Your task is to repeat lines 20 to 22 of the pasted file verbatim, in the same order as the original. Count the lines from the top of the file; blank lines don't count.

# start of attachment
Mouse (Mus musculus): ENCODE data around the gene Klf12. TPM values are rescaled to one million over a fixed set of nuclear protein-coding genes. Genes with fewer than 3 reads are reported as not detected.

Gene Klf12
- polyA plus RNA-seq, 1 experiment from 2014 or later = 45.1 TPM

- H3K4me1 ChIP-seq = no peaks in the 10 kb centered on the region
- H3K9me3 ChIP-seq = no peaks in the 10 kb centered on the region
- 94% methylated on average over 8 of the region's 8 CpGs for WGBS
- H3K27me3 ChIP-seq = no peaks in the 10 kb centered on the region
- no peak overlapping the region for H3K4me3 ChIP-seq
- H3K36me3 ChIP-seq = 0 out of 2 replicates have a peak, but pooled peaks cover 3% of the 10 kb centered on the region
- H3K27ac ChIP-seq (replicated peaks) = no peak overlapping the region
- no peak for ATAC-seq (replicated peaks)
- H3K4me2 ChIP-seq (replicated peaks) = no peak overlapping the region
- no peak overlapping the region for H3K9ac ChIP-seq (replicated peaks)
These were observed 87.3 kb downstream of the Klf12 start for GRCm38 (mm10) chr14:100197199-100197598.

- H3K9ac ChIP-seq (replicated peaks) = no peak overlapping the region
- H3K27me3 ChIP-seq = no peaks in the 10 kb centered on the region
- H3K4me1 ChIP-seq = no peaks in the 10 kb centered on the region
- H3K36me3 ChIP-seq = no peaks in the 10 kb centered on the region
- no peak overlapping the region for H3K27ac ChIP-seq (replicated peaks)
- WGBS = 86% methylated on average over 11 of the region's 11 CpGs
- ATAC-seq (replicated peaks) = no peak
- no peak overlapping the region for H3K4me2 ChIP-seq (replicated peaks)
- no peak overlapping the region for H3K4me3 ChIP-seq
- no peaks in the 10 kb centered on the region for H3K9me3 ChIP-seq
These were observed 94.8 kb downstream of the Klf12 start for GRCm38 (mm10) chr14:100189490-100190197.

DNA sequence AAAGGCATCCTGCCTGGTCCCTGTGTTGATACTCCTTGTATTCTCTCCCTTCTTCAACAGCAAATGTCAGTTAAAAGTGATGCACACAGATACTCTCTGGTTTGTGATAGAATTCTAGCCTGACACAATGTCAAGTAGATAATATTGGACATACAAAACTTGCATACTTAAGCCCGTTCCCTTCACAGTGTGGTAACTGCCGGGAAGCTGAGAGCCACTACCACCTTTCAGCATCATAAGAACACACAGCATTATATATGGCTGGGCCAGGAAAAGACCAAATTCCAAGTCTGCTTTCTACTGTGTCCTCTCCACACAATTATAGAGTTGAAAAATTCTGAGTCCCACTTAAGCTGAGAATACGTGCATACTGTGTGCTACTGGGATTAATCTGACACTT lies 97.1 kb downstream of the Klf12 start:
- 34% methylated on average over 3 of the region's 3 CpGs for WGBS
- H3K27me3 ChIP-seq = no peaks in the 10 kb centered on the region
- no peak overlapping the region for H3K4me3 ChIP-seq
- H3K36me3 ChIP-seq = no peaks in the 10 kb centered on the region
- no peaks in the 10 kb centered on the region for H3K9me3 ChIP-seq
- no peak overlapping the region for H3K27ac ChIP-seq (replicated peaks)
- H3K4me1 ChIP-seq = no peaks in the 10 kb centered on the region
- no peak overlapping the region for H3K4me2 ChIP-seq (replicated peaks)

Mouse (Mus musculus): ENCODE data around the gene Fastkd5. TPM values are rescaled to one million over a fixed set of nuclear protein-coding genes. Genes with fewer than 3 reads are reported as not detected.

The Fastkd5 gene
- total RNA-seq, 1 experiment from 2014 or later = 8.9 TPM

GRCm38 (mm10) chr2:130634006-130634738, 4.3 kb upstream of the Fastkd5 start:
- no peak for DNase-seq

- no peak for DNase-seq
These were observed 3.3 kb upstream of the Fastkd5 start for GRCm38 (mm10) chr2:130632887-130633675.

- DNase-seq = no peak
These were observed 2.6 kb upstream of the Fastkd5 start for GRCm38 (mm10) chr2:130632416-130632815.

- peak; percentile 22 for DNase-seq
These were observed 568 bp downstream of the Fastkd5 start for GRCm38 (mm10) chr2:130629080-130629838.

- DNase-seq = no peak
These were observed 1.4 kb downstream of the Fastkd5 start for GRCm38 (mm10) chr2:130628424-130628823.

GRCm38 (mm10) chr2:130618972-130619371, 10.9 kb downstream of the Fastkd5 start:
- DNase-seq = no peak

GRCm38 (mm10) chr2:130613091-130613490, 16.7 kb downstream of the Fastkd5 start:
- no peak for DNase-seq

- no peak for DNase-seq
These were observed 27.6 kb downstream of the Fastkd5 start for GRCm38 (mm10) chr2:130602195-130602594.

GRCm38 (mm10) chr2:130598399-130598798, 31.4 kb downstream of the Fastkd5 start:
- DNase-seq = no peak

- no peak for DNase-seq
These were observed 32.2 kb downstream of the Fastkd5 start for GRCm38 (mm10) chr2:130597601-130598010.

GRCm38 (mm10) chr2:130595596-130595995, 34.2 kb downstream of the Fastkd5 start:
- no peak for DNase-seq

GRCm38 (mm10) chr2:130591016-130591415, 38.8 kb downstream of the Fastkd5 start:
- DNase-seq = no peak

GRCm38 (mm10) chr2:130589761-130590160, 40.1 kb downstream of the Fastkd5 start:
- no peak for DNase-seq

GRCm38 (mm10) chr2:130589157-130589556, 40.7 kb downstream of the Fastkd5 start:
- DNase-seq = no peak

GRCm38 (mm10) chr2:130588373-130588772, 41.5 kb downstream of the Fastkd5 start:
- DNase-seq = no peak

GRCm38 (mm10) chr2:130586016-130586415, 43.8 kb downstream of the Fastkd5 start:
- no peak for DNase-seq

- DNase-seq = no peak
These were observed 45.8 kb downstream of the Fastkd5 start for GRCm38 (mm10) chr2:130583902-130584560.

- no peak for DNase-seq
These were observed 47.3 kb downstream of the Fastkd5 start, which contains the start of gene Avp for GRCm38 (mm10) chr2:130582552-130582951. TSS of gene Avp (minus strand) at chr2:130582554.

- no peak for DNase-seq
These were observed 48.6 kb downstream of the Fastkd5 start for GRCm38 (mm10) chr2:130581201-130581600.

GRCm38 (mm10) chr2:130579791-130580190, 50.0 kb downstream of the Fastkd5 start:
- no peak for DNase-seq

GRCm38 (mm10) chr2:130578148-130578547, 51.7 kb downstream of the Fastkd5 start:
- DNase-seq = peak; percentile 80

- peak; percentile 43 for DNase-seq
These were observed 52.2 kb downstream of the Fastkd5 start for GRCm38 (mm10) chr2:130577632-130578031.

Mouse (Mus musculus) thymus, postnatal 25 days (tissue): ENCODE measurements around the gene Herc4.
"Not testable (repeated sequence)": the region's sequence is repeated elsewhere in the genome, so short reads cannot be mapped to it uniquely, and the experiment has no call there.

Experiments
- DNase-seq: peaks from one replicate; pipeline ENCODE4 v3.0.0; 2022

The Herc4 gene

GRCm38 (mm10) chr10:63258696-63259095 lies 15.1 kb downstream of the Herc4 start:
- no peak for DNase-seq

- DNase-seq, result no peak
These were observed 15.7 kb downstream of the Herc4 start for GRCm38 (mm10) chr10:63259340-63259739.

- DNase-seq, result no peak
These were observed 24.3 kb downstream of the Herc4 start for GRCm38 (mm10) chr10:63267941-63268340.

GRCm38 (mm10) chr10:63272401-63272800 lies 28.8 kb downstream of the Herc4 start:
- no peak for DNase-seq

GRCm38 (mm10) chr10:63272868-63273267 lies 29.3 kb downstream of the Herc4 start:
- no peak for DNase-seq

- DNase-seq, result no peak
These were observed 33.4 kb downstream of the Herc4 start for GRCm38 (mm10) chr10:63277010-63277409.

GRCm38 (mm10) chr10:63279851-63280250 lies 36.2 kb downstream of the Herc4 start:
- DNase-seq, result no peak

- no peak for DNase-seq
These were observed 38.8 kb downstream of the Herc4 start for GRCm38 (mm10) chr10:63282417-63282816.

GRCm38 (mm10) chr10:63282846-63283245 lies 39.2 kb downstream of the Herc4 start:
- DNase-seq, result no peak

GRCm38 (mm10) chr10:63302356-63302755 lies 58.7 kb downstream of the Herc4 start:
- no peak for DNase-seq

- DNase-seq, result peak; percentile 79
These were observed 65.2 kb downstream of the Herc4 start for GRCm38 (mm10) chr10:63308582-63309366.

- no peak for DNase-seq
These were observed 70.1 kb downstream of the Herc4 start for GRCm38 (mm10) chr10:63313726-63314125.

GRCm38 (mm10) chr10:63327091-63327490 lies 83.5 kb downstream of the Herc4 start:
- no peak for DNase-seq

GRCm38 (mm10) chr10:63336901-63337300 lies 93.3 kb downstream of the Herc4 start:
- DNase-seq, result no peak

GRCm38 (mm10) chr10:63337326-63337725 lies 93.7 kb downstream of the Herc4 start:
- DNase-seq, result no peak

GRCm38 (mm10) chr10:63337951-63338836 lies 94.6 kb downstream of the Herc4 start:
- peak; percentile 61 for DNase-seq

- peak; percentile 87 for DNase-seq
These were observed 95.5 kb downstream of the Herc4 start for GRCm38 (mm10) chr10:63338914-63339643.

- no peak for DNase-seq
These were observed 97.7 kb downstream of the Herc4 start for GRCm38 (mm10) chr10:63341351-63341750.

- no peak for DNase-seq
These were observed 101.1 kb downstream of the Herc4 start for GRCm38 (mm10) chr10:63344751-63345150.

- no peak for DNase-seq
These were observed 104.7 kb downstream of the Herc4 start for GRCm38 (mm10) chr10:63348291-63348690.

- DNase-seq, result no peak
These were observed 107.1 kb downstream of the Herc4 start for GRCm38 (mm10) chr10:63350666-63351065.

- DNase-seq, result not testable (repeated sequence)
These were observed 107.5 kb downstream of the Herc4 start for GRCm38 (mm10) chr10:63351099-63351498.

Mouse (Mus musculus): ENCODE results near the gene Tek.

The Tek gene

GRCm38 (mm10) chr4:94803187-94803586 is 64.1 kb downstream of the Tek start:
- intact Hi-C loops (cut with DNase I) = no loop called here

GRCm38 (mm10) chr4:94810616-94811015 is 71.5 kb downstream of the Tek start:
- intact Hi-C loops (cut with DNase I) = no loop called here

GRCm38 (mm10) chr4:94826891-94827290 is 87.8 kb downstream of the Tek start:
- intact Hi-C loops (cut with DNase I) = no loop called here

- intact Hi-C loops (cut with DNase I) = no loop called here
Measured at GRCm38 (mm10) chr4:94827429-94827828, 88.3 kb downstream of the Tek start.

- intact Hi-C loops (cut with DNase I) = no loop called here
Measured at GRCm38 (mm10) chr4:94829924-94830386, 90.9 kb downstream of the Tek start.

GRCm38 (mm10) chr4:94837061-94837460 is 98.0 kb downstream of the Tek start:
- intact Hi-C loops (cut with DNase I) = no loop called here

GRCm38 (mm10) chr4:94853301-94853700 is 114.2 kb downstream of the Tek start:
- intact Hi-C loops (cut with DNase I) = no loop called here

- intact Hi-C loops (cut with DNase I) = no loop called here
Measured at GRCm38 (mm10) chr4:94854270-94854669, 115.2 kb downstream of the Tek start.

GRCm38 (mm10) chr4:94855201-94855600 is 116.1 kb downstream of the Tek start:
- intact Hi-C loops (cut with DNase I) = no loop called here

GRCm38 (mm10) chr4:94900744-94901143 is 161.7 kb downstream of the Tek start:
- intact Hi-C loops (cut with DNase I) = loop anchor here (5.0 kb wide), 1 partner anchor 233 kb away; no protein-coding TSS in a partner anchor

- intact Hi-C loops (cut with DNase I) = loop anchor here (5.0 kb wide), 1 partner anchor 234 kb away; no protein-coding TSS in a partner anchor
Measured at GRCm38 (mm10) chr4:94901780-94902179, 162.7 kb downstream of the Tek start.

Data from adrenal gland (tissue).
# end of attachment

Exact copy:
- WGBS = 86% methylated on average over 11 of the region's 11 CpGs
- ATAC-seq (replicated peaks) = no peak
- no peak overlapping the region for H3K4me2 ChIP-seq (replicated peaks)